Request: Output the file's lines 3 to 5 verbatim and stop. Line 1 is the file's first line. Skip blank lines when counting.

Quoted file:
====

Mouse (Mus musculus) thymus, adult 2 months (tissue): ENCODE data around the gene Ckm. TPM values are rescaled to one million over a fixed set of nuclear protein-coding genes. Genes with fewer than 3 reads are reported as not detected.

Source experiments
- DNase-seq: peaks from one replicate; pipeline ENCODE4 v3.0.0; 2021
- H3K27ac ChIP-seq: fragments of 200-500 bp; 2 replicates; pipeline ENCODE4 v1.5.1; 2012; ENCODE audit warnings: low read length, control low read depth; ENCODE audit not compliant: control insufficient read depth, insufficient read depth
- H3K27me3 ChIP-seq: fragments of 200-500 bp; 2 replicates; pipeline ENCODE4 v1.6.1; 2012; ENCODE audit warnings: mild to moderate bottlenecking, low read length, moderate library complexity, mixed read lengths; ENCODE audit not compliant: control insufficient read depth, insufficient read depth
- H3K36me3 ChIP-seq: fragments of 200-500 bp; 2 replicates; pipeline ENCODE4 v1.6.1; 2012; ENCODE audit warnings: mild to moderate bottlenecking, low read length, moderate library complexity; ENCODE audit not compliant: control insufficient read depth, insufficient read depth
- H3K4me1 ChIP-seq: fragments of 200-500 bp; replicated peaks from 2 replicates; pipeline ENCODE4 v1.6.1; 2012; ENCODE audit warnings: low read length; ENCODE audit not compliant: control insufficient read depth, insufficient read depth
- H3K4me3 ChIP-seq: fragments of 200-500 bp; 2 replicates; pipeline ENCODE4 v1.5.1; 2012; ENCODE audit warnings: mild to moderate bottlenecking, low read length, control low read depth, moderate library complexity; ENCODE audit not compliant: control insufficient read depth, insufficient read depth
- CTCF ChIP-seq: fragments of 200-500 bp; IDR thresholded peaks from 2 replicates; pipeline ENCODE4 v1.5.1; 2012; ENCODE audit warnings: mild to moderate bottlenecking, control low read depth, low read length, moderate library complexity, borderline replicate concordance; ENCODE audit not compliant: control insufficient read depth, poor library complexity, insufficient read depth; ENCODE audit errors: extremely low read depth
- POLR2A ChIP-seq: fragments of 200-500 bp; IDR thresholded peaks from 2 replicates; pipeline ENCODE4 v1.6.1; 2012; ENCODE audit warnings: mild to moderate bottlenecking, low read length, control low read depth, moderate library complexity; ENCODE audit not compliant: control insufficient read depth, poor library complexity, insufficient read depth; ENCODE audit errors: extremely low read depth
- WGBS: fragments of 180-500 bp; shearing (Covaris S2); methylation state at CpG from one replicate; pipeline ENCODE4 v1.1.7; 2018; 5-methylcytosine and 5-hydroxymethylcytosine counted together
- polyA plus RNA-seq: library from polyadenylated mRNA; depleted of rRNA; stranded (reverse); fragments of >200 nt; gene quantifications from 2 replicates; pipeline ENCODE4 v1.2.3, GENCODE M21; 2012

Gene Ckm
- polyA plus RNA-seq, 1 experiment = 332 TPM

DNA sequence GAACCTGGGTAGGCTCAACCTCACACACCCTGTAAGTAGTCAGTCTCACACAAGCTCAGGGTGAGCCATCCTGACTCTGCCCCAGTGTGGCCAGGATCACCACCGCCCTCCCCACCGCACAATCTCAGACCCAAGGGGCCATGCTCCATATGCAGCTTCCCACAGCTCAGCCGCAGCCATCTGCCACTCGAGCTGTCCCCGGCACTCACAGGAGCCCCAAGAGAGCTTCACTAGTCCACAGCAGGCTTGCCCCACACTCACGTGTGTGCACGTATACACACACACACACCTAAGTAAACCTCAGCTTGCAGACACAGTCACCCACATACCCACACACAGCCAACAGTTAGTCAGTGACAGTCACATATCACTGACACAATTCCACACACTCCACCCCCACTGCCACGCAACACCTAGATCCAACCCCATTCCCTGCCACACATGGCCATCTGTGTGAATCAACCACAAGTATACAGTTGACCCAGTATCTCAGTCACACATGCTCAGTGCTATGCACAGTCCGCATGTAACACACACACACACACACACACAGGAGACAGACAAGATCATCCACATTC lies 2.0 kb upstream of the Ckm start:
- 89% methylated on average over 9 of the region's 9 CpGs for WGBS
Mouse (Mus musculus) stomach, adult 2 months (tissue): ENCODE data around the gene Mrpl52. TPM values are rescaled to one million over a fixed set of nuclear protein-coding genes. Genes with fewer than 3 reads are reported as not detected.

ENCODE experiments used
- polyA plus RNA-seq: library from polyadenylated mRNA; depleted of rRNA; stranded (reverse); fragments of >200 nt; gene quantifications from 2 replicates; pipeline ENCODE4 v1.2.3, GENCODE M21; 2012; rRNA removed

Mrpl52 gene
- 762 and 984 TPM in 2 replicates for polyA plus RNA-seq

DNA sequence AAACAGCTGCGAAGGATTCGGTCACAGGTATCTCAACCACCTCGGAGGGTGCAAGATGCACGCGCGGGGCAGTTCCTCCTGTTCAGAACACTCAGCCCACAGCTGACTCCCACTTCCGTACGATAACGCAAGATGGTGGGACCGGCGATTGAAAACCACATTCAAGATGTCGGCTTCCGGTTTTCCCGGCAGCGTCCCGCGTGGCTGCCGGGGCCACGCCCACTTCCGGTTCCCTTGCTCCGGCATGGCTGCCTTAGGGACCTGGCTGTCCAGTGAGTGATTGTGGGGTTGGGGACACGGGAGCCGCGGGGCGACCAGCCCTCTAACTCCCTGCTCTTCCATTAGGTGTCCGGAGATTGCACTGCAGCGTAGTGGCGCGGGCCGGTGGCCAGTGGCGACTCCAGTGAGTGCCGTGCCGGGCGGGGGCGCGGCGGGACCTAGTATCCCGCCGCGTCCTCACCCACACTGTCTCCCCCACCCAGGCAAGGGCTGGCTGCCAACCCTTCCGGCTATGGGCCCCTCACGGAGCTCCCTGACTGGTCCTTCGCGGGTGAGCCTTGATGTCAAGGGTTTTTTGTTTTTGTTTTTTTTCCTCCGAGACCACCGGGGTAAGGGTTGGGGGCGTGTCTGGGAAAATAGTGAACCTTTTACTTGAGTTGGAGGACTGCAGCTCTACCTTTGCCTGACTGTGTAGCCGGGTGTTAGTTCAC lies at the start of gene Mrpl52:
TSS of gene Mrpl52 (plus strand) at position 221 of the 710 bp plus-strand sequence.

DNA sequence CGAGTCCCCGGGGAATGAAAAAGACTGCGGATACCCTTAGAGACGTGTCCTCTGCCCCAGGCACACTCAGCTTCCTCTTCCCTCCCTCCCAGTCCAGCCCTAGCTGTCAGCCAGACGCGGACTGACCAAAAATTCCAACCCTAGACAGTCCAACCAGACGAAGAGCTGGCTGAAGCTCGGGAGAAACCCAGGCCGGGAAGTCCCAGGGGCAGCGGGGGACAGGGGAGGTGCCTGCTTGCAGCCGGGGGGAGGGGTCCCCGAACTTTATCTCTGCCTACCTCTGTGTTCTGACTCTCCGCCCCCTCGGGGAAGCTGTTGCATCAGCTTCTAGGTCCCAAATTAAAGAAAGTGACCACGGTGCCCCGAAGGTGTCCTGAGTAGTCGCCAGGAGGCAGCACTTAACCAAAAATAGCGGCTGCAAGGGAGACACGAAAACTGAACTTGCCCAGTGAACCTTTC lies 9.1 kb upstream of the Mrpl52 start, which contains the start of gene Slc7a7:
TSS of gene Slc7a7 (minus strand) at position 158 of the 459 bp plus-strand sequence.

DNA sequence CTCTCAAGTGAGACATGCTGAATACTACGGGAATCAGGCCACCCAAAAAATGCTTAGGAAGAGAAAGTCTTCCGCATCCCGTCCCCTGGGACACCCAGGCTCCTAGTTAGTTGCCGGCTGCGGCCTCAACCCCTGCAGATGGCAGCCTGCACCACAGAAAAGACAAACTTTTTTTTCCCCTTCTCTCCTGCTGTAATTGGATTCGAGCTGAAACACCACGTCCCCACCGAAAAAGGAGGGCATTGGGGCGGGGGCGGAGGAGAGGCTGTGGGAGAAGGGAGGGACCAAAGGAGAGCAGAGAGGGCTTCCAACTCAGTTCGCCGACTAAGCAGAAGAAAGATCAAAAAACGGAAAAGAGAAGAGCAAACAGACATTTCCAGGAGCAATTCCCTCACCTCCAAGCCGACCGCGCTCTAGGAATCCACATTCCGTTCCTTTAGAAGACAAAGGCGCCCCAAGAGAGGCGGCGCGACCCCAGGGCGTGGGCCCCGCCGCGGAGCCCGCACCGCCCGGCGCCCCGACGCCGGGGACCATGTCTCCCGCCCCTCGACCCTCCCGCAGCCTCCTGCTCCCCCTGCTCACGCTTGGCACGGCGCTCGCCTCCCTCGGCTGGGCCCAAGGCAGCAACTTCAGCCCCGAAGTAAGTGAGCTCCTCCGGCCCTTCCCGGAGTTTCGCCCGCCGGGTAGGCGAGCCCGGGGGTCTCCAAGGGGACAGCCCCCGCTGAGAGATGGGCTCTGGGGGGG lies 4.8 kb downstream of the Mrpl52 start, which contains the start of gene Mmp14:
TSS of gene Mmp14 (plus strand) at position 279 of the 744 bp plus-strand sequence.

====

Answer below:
- DNase-seq: peaks from one replicate; pipeline ENCODE4 v3.0.0; 2021
- H3K27ac ChIP-seq: fragments of 200-500 bp; 2 replicates; pipeline ENCODE4 v1.5.1; 2012; ENCODE audit warnings: low read length, control low read depth; ENCODE audit not compliant: control insufficient read depth, insufficient read depth
- H3K27me3 ChIP-seq: fragments of 200-500 bp; 2 replicates; pipeline ENCODE4 v1.6.1; 2012; ENCODE audit warnings: mild to moderate bottlenecking, low read length, moderate library complexity, mixed read lengths; ENCODE audit not compliant: control insufficient read depth, insufficient read depth